Chemically speaking, MSG is approximately 78 percent free glutamic acid, 21 percent sodium, and up to 1 percent contaminants. It's a misconception that MSG is a flavor or "meat tenderizer." In reality, MSG has very little taste at all, yet when you eat MSG, you think the food you're eating has more protein and tastes better. It does this by tricking your tongue, using a little-known fifth basic taste called umami.
Umami is the taste of glutamate, which is a savory flavor found in many Japanese foods, bacon and also in the toxic food additive MSG, also known as monosodium glutamate. It is because of umami that foods with MSG taste heartier, more robust and generally better to a lot of people than foods without it.
The ingredient didn't become widespread in the United States until after World War II, when the U.S. military realized Japanese rations were much tastier than the U.S. versions because of MSG. In 1959, the U.S. Food and Drug Administration labeled MSG as "Generally Recognized as Safe", and it has remained that way ever since. Yet, it was a telling sign when just 10 years later a condition known as "Chinese Restaurant Syndrome" entered the medical literature, describing the numerous side effects, from numbness to heart palpitations, that people experienced after eating MSG. Today that syndrome is more appropriately called "MSG Symptom Complex" which the Food and Drug Administration (FDA) identifies as "short-term reactions" to MSG.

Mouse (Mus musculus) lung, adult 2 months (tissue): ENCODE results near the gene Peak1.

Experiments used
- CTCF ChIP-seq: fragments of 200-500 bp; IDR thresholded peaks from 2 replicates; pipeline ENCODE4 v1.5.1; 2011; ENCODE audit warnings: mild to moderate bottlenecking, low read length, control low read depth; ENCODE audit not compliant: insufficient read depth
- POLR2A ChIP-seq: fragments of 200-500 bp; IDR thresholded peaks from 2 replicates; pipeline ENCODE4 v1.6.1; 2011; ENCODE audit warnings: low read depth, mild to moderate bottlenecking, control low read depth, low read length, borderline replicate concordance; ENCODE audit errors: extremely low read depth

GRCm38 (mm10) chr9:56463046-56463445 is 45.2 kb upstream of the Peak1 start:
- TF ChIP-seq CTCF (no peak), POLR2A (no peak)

MSG is used in Asian cooking as well as canned soups, crackers, meats, salad dressings, soy sauce, gravy, Doritos, Cheetos, frozen dinners and much more. It's found in your local supermarket and restaurants, in your child's school cafeteria and, amazingly, even in baby food and infant formula. Although the FDA continues to claim that consuming MSG in food does not cause these ill effects, many other experts say otherwise.
One of the best overviews of the very real dangers of MSG comes from Dr. Russell Blaylock, a board-certified neurosurgeon and author of "Excitotoxins: The Taste that Kills." In it he explains that MSG is an excitotoxin, which means it overexcites your cells to the point of damage or death, causing brain damage to varying degrees. It also potentially triggers or worsens learning disabilities, Alzheimer's disease, Parkinson's disease, Lou Gehrig's disease and more.
According to the FDA, MSG Symptom Complex can involve symptoms such as:
- Facial pressure or tightness
- Numbness, tingling or burning in face and neck
- Rapid, fluttering heartbeats (heart palpitations)
- Chest pain
- Eye damage
- Fatigue and disorientation
Some cooking techniques are better than others for bringing out the "unami" flavor in natural ingredients. Methods such as roasting, stewing and braising help to break down the naturally occurring glutamate in these foods which enhances the unami effect. Searing will also enhance the flavors of meats and fish. Any foods that are aged, fermented or cured tend to have a high unami factor.